State v. Culpepper

Annotate this Case

273 S.E.2d 686 (1981)

STATE of North Carolina v. Randy Anson CULPEPPER and Trevor Dale Gurganus.

No. 111.

Supreme Court of North Carolina.

January 27, 1981.

*687 Rufus L. Edmisten, Atty. Gen. by John R. B. Matthis, Sp. Deputy Atty. Gen. and Acie L. Ward, Asst. Atty. Gen., Raleigh, for the State.

Twiford, Trimpi, Thompson & Derrick by C. Everett Thompson, Elizabeth City, for defendants.

BRANCH, Chief Justice.

The sole question presented for review is whether the trial court erred in refusing to admit the testimony of defendants' expert witness.

The State contended throughout the trial, and its evidence tended to show, that the fire had three points of origin: the area behind the bar; the men's restroom; and an area on the second floor above the men's restroom. The State's expert witness, Mr. Floyd Douglas Allen, testified that, in his opinion, the fire on the second floor was caused by the ignition of vapors from a flammable liquid which was poured on the floor, "and that this flash fire, in return, ignited the flammable liquids, which in turn ignited the floor."

Defendants contended that the fire originated when a live cigarette was thrown into a large trash can behind the bar. As the fire spread, it ignited cans of paint thinner stored above the false ceiling in the men's restroom and caused them to explode. As a result, the false ceiling burned away, and cans of paint thinner fell to the floor of the restroom. In essence, defendants maintained that the fire began accidentally and had only one point of origin.

In support of their contention, defendants offered the testimony of Mr. Harley June, an expert in the causes of fires. Mr. June was qualified as an expert and, after testifying concerning his inspection of the burned premises, was asked the following question about the second-floor fire:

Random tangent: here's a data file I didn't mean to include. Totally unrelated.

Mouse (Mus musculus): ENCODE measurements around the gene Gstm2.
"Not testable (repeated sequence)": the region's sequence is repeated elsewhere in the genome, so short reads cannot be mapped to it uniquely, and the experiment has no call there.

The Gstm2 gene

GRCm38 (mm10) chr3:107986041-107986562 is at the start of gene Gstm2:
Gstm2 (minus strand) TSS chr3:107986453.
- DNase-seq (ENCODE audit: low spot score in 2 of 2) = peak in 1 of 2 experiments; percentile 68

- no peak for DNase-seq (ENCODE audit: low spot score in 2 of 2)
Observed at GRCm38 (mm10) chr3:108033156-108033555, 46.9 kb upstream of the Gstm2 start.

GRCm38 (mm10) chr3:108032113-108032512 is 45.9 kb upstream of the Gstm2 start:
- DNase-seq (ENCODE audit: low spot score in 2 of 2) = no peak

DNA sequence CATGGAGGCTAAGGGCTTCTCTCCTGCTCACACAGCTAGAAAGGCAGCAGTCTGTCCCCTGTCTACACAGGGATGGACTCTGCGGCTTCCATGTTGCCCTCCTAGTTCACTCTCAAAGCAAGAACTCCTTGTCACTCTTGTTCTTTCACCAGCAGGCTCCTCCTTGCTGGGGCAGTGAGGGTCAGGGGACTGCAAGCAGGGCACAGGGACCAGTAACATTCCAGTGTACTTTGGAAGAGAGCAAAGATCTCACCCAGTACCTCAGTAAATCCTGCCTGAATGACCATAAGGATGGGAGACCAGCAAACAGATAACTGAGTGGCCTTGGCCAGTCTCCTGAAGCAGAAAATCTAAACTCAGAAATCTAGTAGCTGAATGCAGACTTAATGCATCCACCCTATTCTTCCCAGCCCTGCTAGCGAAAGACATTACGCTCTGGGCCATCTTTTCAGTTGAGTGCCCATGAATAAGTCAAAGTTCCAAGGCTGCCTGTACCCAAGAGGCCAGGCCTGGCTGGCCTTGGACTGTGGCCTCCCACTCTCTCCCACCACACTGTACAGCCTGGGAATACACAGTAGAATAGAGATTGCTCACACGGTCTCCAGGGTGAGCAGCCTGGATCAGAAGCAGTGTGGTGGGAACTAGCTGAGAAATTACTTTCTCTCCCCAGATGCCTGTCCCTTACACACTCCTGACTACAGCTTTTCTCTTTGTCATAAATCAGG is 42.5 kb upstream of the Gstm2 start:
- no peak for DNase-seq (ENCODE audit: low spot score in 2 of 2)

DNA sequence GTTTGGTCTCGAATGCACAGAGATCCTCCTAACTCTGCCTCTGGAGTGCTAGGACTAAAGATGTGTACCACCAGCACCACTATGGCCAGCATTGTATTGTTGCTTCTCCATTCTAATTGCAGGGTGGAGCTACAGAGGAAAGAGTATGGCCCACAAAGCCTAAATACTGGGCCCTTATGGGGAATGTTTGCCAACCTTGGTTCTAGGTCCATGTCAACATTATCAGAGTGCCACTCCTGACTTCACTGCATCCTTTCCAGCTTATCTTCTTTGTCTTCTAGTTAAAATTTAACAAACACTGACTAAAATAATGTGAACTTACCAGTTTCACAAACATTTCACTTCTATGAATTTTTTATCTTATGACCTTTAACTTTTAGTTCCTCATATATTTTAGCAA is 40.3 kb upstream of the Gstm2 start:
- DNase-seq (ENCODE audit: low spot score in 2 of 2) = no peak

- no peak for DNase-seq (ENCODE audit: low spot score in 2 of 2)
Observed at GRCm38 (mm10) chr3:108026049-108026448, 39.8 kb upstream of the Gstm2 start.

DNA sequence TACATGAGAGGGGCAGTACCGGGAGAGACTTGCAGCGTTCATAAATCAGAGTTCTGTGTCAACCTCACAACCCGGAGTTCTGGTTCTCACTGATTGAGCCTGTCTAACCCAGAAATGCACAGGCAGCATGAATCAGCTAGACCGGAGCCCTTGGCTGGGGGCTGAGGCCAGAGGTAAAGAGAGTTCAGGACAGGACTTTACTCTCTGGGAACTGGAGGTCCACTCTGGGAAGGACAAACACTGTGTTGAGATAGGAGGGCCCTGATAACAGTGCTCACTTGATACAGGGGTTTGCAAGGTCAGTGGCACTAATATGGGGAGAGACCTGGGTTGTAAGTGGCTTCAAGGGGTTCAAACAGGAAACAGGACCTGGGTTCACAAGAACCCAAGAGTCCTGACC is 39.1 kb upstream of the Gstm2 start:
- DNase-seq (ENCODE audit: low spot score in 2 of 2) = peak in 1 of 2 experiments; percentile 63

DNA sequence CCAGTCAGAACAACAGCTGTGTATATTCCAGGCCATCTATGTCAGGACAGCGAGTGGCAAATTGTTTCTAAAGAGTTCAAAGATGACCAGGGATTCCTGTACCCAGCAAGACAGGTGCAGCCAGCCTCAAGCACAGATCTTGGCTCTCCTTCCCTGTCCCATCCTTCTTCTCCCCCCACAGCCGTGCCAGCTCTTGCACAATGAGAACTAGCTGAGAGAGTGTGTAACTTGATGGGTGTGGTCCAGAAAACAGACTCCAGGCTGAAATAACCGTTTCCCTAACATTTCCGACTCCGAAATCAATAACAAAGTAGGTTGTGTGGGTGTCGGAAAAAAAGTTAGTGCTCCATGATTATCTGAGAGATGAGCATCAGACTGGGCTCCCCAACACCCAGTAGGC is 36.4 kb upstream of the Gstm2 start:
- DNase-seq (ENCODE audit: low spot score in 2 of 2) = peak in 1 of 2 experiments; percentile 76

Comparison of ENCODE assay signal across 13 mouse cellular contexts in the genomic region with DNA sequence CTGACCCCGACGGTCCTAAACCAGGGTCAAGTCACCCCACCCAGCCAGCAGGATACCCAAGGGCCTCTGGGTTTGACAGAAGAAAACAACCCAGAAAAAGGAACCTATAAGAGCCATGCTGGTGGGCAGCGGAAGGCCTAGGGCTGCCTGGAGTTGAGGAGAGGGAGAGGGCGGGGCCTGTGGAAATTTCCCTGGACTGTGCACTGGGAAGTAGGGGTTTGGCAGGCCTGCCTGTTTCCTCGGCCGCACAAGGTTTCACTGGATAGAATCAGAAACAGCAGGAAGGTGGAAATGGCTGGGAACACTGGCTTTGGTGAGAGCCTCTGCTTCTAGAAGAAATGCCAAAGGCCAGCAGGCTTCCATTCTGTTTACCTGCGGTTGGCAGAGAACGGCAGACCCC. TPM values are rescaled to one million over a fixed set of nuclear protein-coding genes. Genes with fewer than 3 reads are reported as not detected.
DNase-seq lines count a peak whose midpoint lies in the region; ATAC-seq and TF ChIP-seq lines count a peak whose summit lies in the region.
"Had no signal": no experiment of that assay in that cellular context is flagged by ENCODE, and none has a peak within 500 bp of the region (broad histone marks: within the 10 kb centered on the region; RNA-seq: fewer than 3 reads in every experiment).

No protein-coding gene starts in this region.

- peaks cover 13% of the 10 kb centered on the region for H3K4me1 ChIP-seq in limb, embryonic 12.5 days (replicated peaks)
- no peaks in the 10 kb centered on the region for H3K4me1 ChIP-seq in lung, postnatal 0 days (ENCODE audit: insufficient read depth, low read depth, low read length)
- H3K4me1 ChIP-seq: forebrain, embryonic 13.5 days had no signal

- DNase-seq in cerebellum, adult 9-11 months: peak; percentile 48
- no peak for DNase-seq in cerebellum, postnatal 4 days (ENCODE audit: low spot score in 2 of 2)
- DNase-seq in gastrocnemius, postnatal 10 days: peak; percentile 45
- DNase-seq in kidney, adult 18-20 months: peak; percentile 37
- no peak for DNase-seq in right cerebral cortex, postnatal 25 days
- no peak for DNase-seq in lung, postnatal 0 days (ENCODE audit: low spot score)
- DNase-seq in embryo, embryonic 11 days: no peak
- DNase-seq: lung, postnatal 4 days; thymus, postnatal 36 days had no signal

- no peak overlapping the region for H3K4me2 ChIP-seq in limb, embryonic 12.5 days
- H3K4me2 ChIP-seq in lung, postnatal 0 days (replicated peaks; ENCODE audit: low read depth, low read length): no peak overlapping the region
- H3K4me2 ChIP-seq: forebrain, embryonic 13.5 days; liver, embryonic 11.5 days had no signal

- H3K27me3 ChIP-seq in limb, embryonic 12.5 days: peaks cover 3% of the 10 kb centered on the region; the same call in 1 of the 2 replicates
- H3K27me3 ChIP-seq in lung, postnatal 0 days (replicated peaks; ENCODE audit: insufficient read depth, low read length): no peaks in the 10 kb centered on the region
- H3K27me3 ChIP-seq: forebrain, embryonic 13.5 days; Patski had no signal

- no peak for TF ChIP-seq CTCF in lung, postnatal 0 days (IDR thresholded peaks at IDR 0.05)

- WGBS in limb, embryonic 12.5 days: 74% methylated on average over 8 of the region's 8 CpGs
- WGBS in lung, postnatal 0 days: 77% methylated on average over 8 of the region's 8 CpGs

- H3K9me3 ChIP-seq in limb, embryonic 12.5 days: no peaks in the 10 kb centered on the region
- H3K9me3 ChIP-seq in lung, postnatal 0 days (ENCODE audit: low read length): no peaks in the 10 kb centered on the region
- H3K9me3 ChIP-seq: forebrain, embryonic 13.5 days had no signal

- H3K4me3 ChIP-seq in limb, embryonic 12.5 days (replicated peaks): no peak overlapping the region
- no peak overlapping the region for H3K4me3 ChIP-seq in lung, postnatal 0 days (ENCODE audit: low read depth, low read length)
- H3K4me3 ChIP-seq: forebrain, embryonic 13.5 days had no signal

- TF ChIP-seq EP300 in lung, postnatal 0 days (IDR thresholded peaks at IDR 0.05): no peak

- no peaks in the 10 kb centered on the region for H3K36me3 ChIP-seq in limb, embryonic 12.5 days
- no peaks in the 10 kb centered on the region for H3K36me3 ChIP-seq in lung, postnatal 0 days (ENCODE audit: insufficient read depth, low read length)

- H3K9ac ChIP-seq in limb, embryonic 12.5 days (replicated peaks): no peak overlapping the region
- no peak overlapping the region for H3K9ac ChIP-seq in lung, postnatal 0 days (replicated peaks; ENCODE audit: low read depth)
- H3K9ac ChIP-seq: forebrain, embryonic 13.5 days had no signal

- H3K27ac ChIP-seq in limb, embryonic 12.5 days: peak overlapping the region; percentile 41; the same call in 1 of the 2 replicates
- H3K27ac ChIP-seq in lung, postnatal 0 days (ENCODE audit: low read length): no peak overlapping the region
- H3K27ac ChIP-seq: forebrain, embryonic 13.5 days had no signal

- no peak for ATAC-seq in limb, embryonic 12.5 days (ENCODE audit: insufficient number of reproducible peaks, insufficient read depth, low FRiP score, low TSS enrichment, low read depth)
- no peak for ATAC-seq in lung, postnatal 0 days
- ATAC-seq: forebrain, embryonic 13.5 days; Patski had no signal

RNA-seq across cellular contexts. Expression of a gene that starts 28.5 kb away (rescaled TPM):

Mr. June, do you have an opinion, satisfactory to yourself, based upon your experience and training, as to whether or not and based on your observations of the hole, as to whether or not the charring around that hole you testified about, was caused by the use of an accelerant poured on the floor?

The court sustained the State's objection and permitted defendants to enter into the record what the witness would have responded had he been allowed to testify. Out of the hearing of the jury, Mr. June responded:

Based on my experience and observations, there was no evidence to indicate an accelerant was used.

Mr. June also would have testified that the fire had only one point of origin.

It is well settled that "an expert in a particular field may give his opinion, based on personal observation or in answer to a properly framed hypothetical question, that a particular event or situation could or could not have produced the result in question." Teague v. Power Co., 258 N.C. 759, 763, 129 S.E.2d 507, 510 (1963). We hold that it was error not to permit defendant to offer expert testimony to counter that introduced and relied upon by the State. See, State v. Moore, 262 N.C. 431, 137 S.E.2d 812 (1964) (reversible error to exclude expert evidence offered to refute State's theory of the origin of the fire).

The Court of Appeals held that there was no error in excluding the challenged testimony since no foundation had been laid. The court noted that Mr. June did not visit the premises until ninety-seven days after the fire. The court then stated that defendants had failed to offer evidence that "the condition of the building as he observed it, and upon which he based his opinion, was substantially the same as it was immediately after the fire." 47 N.C. App. at 635, 267 S.E.2d at 593. We disagree. Prior to offering the testimony of Mr. June, defendant Gurganus testified as follows:

I had an occasion to go in the building in January of 1979. I went in there with Mr. Harley June. When I went in there with Mr. June, it had not changed in any way since the fire. Other than a small amount of cleanup that we had done, that was very minor. The upstairs on the second floor had not altered or changed in any way. (Emphasis added.)

*688 We think that the testimony of defendant Gurganus suffices to lay an adequate foundation for Mr. June's expert testimony.

Even so, the State submits, and the Court of Appeals agreed, that any error in excluding the testimony amounted to harmless error since another expert witness, Mr. Donald Oglesbe, testified substantially in accordance with what Mr. June would have said, had he been permitted to give his opinion. However, on cross-examination, the impact of Mr. Oglesbe's expert testimony was severely diminished when he admitted that he was not an arson expert and had not "had the training in the investigation of arson and arson detection." He further admitted that he had never investigated the premises involved here. Under these circumstances, we cannot say that there is no "reasonable possibility that, had the error in question not been committed, a different result would have been reached at the trial...." G.S. 15A-1443(a).

The decision of the Court of Appeals finding no error in defendants' trial is reversed and the cause is remanded to that court for further remand to the Pasquotank Superior Court for a new trial.


MEYER, J., did not participate in the consideration or decision of this case.